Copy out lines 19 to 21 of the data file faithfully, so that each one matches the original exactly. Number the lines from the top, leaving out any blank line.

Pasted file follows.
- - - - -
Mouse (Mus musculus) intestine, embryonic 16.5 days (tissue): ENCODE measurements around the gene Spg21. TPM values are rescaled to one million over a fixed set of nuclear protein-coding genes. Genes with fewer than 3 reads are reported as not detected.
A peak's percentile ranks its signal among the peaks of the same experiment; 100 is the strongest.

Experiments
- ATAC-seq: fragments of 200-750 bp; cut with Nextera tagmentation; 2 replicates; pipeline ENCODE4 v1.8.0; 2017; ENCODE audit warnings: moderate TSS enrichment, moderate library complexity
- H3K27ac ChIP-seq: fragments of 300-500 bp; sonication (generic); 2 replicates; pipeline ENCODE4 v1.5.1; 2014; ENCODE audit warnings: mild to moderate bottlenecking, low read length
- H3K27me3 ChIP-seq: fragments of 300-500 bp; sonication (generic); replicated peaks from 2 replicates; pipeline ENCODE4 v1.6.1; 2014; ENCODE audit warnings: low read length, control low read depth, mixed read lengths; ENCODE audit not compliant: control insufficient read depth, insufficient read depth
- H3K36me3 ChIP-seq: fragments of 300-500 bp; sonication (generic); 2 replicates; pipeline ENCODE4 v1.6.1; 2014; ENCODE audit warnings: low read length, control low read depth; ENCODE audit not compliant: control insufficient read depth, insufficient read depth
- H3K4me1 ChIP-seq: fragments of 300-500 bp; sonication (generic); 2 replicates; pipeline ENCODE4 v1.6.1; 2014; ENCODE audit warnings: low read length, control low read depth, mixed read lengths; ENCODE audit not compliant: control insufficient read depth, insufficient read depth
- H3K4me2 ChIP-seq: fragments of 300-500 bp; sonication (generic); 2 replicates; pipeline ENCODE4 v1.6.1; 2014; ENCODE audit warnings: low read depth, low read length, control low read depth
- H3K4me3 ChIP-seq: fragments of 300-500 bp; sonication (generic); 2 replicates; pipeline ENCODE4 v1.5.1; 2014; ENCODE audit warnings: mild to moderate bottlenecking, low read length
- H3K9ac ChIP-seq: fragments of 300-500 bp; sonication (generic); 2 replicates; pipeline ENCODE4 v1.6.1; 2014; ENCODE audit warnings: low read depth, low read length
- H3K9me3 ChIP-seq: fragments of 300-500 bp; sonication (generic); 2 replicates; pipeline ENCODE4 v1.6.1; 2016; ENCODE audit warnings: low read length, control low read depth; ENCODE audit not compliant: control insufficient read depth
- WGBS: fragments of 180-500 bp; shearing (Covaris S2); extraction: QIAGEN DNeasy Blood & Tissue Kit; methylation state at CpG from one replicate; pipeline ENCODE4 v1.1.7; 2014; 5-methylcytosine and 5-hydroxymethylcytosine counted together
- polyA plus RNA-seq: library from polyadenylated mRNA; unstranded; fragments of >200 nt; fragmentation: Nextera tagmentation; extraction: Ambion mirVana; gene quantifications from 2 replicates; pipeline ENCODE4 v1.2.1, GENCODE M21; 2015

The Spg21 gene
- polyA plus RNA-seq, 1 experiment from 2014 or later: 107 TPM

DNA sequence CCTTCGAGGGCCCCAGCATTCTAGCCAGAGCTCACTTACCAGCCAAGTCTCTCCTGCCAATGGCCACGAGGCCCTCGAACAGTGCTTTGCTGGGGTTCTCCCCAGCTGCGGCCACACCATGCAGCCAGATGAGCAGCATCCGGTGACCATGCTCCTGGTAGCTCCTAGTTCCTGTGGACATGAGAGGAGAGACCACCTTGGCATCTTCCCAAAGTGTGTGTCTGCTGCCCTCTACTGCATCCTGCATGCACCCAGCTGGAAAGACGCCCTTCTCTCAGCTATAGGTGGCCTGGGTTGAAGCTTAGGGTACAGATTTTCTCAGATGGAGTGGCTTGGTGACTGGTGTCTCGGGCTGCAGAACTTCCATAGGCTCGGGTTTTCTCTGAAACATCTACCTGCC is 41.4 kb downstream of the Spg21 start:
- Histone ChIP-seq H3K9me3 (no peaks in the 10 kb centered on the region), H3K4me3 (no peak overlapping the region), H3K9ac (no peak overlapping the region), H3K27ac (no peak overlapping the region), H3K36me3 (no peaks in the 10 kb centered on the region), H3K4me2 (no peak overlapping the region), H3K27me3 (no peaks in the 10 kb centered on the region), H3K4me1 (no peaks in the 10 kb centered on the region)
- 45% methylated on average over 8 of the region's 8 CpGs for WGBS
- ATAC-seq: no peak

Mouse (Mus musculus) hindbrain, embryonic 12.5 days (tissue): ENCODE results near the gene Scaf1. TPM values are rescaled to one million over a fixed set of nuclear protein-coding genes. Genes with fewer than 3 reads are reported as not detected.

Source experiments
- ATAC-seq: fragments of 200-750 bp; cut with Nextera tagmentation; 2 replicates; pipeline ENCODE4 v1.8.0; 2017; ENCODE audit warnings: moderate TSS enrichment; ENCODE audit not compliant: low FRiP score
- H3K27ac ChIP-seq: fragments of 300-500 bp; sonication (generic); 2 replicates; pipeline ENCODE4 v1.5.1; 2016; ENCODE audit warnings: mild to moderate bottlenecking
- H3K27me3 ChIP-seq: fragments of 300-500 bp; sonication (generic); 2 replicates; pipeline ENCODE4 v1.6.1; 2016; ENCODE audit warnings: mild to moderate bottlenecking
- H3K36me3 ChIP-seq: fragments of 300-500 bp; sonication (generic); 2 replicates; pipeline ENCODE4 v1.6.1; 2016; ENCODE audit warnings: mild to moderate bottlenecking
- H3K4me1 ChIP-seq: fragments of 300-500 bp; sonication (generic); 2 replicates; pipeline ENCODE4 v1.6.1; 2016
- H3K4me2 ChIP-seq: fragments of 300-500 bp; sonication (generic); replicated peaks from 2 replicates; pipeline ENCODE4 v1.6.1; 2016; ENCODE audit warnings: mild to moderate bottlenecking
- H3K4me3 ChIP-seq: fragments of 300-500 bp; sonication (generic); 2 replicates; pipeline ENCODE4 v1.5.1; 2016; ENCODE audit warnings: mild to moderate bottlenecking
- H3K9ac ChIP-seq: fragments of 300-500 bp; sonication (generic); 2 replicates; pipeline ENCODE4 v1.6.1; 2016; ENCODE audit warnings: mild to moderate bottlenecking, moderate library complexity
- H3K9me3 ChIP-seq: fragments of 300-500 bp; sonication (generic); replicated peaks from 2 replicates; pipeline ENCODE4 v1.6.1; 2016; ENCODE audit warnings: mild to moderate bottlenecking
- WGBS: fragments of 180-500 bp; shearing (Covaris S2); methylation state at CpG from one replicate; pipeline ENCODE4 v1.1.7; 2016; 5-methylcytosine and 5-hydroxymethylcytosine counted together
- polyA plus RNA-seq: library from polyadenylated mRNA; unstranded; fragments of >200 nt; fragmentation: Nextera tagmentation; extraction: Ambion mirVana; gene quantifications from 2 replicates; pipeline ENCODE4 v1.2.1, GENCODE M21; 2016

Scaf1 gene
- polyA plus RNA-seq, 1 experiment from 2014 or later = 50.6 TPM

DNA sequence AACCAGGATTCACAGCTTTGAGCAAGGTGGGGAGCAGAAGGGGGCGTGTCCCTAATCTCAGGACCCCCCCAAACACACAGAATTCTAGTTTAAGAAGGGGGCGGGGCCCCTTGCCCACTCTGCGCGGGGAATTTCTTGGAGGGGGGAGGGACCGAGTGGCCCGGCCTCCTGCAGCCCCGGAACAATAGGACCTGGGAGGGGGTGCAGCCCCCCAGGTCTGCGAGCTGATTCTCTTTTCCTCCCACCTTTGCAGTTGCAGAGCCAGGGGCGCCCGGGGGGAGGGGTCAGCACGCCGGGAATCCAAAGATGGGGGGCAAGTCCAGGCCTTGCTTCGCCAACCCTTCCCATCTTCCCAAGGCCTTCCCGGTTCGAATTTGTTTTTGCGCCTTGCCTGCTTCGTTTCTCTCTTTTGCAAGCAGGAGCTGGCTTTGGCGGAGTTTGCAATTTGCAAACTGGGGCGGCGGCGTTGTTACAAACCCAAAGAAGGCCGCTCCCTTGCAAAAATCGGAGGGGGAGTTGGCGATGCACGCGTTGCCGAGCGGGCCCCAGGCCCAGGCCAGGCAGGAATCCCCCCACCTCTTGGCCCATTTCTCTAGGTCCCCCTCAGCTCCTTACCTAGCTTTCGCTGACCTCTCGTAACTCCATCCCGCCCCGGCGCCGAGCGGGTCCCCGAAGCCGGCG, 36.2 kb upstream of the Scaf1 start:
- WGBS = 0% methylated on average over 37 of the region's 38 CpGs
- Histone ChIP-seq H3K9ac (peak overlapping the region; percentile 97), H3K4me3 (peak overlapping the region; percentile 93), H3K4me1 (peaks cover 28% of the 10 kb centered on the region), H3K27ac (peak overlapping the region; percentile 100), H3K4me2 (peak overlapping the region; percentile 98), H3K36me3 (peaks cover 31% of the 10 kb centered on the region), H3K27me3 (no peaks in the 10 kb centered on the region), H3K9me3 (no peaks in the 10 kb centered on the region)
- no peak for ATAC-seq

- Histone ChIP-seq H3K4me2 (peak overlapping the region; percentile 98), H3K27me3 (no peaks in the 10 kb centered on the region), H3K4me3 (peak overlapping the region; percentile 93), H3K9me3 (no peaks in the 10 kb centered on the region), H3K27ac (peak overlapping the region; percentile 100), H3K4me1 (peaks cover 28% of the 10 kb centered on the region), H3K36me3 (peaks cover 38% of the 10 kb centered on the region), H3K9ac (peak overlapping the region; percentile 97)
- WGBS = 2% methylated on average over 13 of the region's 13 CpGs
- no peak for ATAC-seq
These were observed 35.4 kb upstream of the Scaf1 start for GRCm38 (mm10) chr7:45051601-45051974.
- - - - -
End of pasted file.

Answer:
- 45% methylated on average over 8 of the region's 8 CpGs for WGBS
- ATAC-seq: no peak

Mouse (Mus musculus) hindbrain, embryonic 12.5 days (tissue): ENCODE results near the gene Scaf1. TPM values are rescaled to one million over a fixed set of nuclear protein-coding genes. Genes with fewer than 3 reads are reported as not detected.